How the director of God of War: Ragnarok found inspiration in these five classic NES games

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God of War: Ragnarok is shaping up to be one of the biggest games of 2022, and the saga’s new director has revealed what classic games influenced his career.

Speaking to IGN, Santa Monica Studio’s Eric Williams tells us what five classic NES titles they have served him to address the different key elements to create a successful game.

The patch is now available ahead of Ragnarok's November 9 release.

Williams, who took over from Cory Barlog at the helm of the franchise, describes himself as an “engineer at heart,” with a “mathematical, scientific, and design background.” So it’s no wonder that while some of his formative games focus on fantasy and mythology, others focus on mechanics, stats, and combat systems.

The Legend of Zelda

The classic 1986 game that introduced the world to Link, Princess Zelda, and Hyrule made a strong impression on Williams as a child. He says that “being from the Midwest and playing in the woods as a kid made this game feel very familiar and fantastic at the same time.”

Castlevania II: Simon’s Quest

Mythology plays a pivotal role in God of War: Ragnarok, and it seems like it’s been one of Williams’ favorite story elements for a long time. Speaking of Castlevania II: Simon’s Quest, he calls it “the complete package”, detailing how the game’s “city, day/night, insane secrets” and “monster mythology” especially influenced him.

Mike Tyson’s Punch-Out!!

A massive game like God of War: Ragnarok requires complex combat systems, and Williams learned early on the importance of crafting them well. In fact, Mike Tyson’s Punch-Out! from 1987 helped him understand how a combat system should work. “The patterns, mechanics, techniques, and challenge of this game,” he says, “informed all of my early notions of what a ‘good’ combat system should be.”

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Baseball Stars

Quickly learning how money and upgrades work in a massive game like God of War: Ragnarok is often the key to success. And it turns out that Eric Williams discovered it through a game of a totally different genre. One of the most influential games for Williams is 1989’s Baseball Stars, and it turns out he found inspiration beyond gameplay and mechanics.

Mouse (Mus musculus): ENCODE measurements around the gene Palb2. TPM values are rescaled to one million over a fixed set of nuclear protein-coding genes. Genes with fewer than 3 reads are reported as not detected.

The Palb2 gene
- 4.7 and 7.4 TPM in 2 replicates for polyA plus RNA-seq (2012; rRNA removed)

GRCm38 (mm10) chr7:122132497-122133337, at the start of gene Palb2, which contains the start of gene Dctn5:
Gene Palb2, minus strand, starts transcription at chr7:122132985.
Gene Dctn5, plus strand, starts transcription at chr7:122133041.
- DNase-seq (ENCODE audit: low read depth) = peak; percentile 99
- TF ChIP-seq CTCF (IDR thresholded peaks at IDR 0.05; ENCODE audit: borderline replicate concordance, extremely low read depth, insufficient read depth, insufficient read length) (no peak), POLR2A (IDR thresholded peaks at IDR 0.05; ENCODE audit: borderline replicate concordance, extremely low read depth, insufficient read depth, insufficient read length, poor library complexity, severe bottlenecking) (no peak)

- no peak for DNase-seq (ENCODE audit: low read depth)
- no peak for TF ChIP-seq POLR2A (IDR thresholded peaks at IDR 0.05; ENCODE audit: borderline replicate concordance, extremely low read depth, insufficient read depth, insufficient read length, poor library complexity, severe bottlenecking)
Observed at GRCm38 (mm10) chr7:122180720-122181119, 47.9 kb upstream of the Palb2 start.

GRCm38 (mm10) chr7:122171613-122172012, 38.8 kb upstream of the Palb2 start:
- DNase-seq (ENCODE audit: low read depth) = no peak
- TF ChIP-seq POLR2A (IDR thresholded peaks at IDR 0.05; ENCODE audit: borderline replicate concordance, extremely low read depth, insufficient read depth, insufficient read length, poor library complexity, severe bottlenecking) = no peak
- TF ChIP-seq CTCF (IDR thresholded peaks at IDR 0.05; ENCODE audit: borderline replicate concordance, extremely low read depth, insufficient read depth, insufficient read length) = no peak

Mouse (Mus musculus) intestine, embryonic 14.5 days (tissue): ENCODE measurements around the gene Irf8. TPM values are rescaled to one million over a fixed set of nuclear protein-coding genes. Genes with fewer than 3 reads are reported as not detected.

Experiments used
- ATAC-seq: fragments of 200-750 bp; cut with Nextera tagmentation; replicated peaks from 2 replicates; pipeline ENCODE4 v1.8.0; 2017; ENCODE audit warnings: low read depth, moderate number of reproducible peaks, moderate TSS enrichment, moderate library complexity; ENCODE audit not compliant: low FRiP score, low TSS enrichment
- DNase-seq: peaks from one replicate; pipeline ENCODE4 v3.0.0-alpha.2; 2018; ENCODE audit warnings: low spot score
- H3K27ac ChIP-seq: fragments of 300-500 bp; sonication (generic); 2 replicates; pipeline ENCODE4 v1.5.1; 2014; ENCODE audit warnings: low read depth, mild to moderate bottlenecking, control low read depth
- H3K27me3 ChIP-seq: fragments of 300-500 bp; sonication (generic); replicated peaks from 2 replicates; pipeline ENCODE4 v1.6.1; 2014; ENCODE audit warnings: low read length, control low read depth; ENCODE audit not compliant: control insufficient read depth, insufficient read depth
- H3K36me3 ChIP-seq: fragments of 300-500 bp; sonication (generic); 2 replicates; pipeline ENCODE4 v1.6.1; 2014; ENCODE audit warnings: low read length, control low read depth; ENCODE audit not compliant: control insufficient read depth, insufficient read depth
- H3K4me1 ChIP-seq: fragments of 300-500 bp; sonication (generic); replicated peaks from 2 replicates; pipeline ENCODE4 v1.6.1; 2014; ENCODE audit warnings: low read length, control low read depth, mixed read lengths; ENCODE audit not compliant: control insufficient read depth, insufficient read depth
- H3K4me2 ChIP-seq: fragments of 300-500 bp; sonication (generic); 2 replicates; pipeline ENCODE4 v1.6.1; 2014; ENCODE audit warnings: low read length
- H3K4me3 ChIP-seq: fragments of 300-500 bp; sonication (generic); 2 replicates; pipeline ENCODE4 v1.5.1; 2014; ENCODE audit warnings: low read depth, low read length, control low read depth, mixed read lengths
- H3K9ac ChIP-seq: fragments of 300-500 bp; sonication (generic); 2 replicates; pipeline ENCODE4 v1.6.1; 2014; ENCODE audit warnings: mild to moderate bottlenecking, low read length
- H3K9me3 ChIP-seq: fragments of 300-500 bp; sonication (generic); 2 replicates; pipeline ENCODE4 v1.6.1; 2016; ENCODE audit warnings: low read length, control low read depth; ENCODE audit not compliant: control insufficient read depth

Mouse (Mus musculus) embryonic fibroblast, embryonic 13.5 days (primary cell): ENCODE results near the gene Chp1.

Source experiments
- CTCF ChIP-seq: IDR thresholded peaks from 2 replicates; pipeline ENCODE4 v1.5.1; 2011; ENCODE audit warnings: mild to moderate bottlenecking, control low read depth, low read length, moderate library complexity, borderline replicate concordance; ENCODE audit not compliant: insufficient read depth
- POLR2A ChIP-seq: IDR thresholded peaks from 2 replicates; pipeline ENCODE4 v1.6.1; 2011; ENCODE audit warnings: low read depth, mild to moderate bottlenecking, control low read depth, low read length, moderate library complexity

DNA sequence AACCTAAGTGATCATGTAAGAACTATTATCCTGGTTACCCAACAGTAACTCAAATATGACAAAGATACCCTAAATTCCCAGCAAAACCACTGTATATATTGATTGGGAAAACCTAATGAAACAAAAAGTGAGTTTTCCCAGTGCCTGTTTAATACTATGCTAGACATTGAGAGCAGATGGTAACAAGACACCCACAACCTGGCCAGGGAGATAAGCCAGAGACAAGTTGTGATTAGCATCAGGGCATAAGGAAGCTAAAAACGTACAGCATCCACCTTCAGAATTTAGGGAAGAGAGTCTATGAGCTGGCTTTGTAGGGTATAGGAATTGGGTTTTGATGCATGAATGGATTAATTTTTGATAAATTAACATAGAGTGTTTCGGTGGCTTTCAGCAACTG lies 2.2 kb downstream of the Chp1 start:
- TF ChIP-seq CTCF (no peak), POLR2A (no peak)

“I love the ‘numbers’ in baseball,” Williams says, “and this game had a salary system that taught me the fundamentals of statistics and economics systems.”

River City Ransom

Combat systems, story, mythology, and stats are important in developing a successful game. But, according to Williams, so is the theme. And he learned the importance of it playing 1989’s River City Ransom.

Theme is very important to me, and this game’s theme of being a ‘kid’ was very strong,” says Williams. “Playground gangs, sports, guns, comics to learn skills, even the under cap money resembled lunch money or actual values ​​of the time”.

Although Williams was inspired by a series of classic Nintendo games from the 1980s, it turns out that The NES wasn’t the only console to have a huge impact on his career.. In fact, one of the first home game systems ever developed set him on the path of video game design when he was just a kid.

“The Atari 2600 was the console that made me want to be a game designer. I don’t know how I knew at age 9 that the term ‘game designer’ existed,” says Williams.

It might be hard to take the word of an elementary school-aged future AAA game developer, but Williams provided the evidence.

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“When I was in 4th grade, we had to write a book about all the things we wanted to be one day, and it required us to explore 10 different paths,” he says. “My bottom line was fighter pilot, mostly because I watched Top Gun. But the funniest thing was that second place was ‘game designer.’

Eric Williams's path to designing games began when he was 9 years old.
Eric Williams’ journey into game design began when he was 9 years old.

“(This) image was taken from that book and is ridiculously embarrassing. Yet all these years later, here I am sitting in the Santa Monica studios pondering the dreams of a Midwestern kid while the world plays our game. “